Do Pediatric Adverse Events Occur More Often in Teaching Facilities?

By Megan Headley

In a July 2018 article from the Academy of Pediatrics, researchers took a close look at data from 16 teaching and non-teaching hospitals around the country to explore whether efforts to reduce adverse events (AE) have had an impact—and the answer should sound an alarm for pediatric clinicians and safety officers everywhere.

In their examination of 3,790 records, the researchers found that not only did AE rates in pediatric inpatients not improve during the six-year period examined, but those rates “were substantially higher in teaching hospitals” compared to community hospitals.

The project arose out of the Pediatric Quality Measure Program, a series of grants to medical centers to develop measures of the quality of pediatric care. For this examination, the research team developed the Global Assessment of Pediatric Patient Safety (GAPPS) surveillance tool, which was formally approved by the National Quality Forum as a Pediatric Performance Measure in 2017. Using GAPPS, the researchers measured AE rates and trends from 2007 through 2012.

Through their research, the authors identified 414 AEs, roughly half of which (210) they classified as preventable AEs. The majority of those events were the result of hospital-acquired infections (HAI). On average, teaching hospitals had AE rates of 26.2 vs. 5.1 compared to nonteaching hospitals. Neither teaching nor nonteaching hospitals experienced significant AE rate variations.

The researchers acknowledge that the dated records might not account for processes put in place since 2012 to reduce AE rates. However, Christopher Landrigan, professor of pediatrics at Harvard Medical School, research and fellowship director for Boston Children’s Hospital inpatient pediatric services, and co-author on the study, notes, “This is really consistent with data from adult hospitals that shows while we have improved on rates of harm compared to certain processes, like HAIs, hospitalwide rates of harm have really not shown rates of improvement as yet.”

David Stockwell, pediatric intensivist and associate professor of pediatrics in the Pediatric Critical Care Medicine department at Children’s National Health System, and study co-author, elaborates that other factors could be limiting the results. “The academic facilities may have more complex procedures, and we didn’t capture that variable. The community hospitals may just intrinsically be better taking care of their patients; that’s certainly possible,” he adds. “There’s also the possibility that the complex chronic conditions variable that we used didn’t represent other complexities that may lead to more harm events in academic facilities.”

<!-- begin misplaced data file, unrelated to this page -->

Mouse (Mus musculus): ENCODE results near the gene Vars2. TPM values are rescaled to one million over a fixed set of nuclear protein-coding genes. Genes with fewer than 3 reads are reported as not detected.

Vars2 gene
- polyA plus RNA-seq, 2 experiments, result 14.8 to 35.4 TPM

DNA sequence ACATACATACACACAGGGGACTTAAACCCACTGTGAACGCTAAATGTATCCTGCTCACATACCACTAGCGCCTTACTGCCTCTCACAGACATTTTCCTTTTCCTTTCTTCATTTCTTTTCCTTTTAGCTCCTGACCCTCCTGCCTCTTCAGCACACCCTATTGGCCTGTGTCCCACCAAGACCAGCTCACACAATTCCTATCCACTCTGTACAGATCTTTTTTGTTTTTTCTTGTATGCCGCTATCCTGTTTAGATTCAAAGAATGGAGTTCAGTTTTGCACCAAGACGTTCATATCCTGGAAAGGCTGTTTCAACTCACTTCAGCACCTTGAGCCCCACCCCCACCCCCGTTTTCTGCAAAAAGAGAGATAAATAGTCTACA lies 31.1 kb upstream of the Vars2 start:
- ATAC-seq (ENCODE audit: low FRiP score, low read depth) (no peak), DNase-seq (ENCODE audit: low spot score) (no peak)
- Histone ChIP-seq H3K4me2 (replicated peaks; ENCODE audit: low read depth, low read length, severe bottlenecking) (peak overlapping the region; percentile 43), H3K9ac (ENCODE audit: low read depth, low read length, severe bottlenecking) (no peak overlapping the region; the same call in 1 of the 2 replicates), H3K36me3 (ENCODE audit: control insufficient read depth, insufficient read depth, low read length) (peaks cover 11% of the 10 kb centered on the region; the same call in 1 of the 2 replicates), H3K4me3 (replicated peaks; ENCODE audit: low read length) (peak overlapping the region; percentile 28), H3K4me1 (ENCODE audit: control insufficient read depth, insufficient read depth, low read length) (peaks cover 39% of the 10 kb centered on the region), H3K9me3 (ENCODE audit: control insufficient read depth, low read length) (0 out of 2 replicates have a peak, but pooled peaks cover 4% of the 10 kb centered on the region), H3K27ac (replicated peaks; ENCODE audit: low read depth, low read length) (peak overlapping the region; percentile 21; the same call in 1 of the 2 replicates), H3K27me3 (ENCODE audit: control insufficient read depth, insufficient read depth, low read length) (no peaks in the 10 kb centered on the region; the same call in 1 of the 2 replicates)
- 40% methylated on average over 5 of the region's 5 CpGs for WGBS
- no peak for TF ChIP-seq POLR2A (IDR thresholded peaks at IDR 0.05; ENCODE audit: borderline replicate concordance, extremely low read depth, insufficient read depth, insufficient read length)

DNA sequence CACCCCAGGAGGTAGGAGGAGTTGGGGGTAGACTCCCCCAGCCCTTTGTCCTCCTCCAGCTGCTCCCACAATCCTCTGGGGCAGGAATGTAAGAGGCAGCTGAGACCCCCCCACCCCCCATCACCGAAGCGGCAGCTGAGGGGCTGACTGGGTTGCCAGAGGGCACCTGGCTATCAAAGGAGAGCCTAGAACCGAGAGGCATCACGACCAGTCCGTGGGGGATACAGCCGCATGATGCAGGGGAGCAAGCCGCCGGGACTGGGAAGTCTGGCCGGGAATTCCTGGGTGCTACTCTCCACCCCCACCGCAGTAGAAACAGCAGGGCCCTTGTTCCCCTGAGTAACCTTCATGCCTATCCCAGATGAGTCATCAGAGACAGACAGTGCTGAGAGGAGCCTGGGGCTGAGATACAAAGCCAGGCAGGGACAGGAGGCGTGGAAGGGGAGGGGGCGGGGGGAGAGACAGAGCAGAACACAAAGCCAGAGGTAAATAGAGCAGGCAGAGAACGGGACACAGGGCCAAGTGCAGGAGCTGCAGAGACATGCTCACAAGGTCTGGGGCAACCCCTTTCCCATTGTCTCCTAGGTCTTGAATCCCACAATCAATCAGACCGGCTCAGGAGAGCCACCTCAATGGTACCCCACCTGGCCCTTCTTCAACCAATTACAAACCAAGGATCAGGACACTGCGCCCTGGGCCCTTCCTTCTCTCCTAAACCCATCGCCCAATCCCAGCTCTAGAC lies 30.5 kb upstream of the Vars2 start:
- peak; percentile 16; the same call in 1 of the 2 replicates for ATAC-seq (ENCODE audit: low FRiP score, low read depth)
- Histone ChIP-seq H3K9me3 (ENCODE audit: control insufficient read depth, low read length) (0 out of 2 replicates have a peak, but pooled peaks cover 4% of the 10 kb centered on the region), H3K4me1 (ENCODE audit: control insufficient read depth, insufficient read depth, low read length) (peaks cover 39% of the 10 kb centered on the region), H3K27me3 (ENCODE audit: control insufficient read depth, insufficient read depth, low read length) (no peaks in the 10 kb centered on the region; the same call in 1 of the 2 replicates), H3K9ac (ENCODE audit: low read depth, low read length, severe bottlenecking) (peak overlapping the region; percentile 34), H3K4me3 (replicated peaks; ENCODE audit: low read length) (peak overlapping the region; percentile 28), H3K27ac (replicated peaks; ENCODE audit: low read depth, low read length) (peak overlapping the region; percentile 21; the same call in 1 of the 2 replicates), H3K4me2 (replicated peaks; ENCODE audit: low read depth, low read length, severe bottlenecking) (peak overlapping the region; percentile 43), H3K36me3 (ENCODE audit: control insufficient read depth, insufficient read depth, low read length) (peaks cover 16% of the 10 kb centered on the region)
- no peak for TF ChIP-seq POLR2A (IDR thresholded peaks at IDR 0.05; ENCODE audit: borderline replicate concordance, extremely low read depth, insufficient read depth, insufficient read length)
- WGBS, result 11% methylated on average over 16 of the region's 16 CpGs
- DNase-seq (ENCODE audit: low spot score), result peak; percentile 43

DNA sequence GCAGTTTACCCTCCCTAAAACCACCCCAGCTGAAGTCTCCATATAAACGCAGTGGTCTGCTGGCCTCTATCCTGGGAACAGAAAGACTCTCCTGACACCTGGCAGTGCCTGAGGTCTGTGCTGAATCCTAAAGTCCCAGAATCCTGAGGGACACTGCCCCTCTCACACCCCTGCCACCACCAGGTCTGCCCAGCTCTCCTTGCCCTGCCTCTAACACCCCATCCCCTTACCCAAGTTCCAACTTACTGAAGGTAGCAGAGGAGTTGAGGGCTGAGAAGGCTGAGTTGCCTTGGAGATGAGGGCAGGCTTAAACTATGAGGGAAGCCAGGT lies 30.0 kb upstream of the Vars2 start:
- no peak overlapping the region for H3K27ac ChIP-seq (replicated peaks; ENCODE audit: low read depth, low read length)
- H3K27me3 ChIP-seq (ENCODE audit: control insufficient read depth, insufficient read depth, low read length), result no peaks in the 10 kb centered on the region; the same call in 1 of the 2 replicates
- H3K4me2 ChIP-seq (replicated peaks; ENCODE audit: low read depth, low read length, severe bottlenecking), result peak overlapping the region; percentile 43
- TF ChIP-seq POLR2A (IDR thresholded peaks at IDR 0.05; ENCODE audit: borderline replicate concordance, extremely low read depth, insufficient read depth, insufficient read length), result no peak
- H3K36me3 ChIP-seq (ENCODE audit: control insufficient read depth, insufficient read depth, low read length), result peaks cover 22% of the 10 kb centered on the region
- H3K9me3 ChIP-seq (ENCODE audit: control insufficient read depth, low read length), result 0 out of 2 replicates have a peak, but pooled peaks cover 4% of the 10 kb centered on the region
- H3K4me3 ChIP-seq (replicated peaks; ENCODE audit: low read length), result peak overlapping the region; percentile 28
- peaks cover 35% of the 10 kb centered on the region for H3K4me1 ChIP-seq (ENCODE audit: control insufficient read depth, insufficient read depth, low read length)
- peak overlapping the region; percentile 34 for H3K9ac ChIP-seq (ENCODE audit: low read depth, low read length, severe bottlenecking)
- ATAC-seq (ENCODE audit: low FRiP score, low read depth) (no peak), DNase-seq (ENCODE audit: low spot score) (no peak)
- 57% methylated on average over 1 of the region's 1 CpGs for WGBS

Regardless, Stockwell concludes, that difference between academic and community hospital AEs is striking.

Yoshihiro Aoki, with the Pediatrician Department of Intensive Care Medicine of Osaka Women’s and Children’s Hospital, suggested another possibility in a comment on the article: The quality of medical records might differ across hospital settings. “There might be differences in the quality and quantity of medical records maintained for each patient since teaching hospitals presumably have a higher number of medical staff, including residents and fellows for whom medical recording is one important aspect of their training,” Aoki wrote.

In other words, he explained, “we hypothesize that insufficiencies in the medical records in non-teaching hospitals might have allowed for events that should have been identified as AEs with proper medical recordkeeping resulted in the lack of detection by the trigger list.” Aoki cited research conducted by teaching hospitals to assess the quality of their medical records, whereas non-teaching hospitals might lag behind in this area.

Regardless of the discrepancies, the researchers agree that the latest data should be a wake-up call for hospitals everywhere.

“I think regardless of whether you’re in an academic hospital or community center, the message here to me is you still have a long way to go to improve care,” Landrigan says. “I do think there are major differences across settings and facilities, but all of us need to focus on these processes that need to be addressed to drive harm rates further.”

Megan Headley is a freelance writer and owner of ClearStory Publications. She has covered healthcare safety and operations for numerous publications. Headley can be reached at